25.1% lift How a donor-based appeal (instead of a goal-based appeal) affects conversion rate

Date Added: January 30, 2019 Research Partner: CaringBridge Element tested: Advertising

CaringBridge had a matching gift offer as part of their year-end campaign. They had recently developed a dynamic thermometer that would update as a goal was reached and had leveraged it to increase conversion. However, they wondered if the large goal amount was too vague, and possibly caused too much cognitive friction in the mind of the reader. Did it make the reader wonder if the large goal could be achieved? Did it make the reader do mental math to approximate how much had been raised? Most importantly—did it communicate to the reader that their gift could have an impact?

They decided to run an experiment with a donor-based appeal, breaking their day down into hourly goals and keeping a dynamic countdown of how many donors were needed to meet the hourly goal. Their hypothesis was that smaller goals would bring it more within reach of the donor, and that communicating a goal in terms of how many donations—rather than how much money—was needed would tell the donor how they could materially affect the goal. Notably, the treatment did not include the match language at all.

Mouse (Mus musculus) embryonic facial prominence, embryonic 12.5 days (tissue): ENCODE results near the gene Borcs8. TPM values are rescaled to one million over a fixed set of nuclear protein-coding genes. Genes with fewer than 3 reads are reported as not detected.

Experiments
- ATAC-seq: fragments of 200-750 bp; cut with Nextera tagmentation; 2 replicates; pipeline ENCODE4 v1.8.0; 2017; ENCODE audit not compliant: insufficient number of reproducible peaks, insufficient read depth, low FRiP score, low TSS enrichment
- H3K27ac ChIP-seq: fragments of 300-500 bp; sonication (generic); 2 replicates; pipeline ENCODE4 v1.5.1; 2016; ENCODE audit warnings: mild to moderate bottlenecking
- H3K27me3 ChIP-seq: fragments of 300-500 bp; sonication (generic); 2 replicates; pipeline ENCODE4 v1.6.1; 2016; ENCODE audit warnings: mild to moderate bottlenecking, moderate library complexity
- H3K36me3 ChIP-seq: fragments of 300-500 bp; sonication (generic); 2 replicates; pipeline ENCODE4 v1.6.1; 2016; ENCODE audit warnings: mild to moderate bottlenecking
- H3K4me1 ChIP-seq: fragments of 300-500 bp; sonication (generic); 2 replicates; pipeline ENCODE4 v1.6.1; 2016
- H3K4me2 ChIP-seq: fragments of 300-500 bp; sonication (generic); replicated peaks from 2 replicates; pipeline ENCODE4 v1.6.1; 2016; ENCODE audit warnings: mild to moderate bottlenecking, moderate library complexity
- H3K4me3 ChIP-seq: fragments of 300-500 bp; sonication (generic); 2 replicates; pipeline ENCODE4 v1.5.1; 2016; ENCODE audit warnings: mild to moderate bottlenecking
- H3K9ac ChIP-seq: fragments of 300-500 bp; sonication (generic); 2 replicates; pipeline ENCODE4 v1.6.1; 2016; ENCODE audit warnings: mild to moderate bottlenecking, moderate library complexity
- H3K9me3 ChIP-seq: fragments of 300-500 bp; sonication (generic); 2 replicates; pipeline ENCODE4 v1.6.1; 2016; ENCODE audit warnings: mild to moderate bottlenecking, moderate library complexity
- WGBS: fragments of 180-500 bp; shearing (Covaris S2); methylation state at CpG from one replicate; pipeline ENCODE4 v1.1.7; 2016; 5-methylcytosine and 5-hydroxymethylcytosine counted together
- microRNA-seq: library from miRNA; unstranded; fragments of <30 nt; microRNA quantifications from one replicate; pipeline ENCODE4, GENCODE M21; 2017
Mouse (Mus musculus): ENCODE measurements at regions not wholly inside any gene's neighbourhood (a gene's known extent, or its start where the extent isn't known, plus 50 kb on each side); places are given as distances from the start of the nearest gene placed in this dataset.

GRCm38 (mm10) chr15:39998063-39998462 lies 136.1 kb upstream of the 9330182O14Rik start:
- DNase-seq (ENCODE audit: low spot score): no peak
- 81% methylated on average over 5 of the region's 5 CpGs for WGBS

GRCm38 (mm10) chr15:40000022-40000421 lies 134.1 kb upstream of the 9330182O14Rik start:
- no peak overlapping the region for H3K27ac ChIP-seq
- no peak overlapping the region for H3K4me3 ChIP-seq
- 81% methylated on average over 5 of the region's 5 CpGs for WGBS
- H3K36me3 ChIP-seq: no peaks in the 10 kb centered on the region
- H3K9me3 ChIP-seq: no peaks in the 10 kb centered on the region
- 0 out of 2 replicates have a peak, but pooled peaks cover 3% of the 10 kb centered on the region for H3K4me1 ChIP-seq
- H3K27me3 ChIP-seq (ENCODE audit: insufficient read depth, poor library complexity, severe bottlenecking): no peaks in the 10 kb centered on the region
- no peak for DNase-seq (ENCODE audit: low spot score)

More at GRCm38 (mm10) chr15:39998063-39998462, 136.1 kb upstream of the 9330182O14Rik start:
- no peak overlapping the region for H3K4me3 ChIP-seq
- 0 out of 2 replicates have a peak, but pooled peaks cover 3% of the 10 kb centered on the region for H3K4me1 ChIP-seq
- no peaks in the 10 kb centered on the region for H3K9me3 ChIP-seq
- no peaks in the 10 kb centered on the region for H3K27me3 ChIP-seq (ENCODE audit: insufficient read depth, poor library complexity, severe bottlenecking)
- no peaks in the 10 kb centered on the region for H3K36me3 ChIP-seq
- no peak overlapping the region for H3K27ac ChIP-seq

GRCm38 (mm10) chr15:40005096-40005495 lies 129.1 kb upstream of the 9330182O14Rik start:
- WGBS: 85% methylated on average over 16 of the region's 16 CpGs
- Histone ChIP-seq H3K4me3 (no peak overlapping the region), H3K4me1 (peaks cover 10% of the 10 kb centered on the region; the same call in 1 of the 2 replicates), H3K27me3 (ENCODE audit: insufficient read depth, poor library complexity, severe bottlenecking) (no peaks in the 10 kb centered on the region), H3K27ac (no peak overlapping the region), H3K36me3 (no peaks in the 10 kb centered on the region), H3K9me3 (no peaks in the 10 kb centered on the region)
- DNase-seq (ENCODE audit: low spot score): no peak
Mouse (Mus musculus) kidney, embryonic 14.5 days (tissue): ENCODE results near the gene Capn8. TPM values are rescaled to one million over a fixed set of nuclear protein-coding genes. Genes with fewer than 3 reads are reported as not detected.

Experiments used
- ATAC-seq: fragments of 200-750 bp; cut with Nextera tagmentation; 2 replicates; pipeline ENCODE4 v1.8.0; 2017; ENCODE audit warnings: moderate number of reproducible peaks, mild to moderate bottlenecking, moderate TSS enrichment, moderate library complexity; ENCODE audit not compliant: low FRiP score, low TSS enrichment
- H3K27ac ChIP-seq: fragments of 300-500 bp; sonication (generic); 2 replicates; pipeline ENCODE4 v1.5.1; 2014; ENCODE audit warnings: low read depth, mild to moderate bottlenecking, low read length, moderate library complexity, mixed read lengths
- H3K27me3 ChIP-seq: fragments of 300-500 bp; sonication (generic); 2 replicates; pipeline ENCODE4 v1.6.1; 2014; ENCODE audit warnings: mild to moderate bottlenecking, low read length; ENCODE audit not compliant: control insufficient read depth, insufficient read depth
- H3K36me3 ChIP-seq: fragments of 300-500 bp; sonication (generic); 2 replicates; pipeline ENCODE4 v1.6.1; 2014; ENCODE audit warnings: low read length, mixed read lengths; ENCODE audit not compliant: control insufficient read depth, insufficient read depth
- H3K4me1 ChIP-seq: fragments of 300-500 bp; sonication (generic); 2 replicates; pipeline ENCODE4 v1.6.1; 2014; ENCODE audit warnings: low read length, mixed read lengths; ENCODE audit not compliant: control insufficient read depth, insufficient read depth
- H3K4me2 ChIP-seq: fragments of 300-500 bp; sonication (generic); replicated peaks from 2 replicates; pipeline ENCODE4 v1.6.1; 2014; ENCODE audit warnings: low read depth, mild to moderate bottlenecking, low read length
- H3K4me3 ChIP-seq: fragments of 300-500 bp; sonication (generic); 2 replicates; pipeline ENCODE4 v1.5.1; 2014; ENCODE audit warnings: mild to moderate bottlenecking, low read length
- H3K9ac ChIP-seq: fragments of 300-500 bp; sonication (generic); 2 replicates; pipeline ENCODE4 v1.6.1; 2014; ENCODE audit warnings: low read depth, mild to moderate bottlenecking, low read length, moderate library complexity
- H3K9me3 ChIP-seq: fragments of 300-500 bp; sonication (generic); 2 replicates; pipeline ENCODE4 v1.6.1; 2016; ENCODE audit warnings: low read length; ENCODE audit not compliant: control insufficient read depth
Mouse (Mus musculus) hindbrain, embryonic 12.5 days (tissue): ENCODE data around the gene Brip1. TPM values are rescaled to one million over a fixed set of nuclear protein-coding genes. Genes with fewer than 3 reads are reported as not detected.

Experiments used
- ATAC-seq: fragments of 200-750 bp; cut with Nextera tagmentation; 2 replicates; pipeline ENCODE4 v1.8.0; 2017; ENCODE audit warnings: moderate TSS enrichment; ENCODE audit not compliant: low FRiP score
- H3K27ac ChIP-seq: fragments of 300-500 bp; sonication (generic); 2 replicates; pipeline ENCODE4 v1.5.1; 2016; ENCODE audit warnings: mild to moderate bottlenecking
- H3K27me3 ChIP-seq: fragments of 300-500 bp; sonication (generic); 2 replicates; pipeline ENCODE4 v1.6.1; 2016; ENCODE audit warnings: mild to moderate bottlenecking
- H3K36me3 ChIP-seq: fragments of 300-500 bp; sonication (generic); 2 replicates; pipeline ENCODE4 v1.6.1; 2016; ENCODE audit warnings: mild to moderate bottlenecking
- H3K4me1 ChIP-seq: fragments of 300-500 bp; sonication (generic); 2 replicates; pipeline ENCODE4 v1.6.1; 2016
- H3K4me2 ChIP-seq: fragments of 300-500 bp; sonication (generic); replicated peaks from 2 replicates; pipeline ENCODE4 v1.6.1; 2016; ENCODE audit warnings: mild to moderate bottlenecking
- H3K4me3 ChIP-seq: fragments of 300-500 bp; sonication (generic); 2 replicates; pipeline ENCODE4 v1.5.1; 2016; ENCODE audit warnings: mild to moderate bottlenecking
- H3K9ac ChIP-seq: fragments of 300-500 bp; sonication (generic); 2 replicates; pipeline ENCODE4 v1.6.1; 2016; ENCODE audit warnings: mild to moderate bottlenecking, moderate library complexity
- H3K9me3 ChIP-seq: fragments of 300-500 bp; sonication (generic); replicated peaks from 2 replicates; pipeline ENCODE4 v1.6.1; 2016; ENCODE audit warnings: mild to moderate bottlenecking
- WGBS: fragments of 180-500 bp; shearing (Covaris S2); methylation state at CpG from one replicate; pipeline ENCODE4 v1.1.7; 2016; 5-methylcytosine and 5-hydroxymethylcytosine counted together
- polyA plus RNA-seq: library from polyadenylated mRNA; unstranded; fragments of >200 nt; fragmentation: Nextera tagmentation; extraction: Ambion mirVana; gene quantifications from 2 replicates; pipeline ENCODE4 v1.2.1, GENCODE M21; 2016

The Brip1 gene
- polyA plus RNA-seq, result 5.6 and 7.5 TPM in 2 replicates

They launched an A/B test to understand the impact of this treatment. 

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-19.4% drop How count-based urgency and percentage-based urgency affect conversion

Date Added: January 2, 2019 Research Partner: CaringBridge Element tested: Advertising

CaringBridge had been running sticky bar challenges throughout their year-end campaign, and had found a "power hour" method that created recurring urgency by setting hourly goals and inspiring donors to help reach them. As they neared the end of the campaign, they had a $25,000 matching gift they wanted to leverage to generate revenue, but decided to test the "donor-based" goal (with a number of donations displayed) against the traditional "goal-based" thermometer, which showed a percentage of the $25k gift remaining to be matched. Their hypothesis was that while thermometers have been tested to convey urgency, they might make the goal too abstract or "out of reach" for one single donor. They didn't want to go about "business as usual" without testing it.

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56.9% lift How an expiring goal and increasing urgency affect donor conversion

Date Added: December 31, 2018 Research Partner: CaringBridge Element tested: Advertising

CaringBridge tried a new fundraising technique during the year-end campaign called the "Power Hour", where they would raise money in small hourly campaigns that expired in 60 minutes. As they were running this campaign (via a sticky bar on their site), they wanted to monitor what happened to clickthrough rate and conversion rate as the number of gifts dropped. They analyzed the data with four gifts remaining and the data with two gifts remaining to try to understand how an expiring goal affects donor conversion.

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10.5% lift How encouragement language or an informative callout affect the number of comments left

Date Added: November 18, 2018 Research Partner: CaringBridge Element tested: Engagement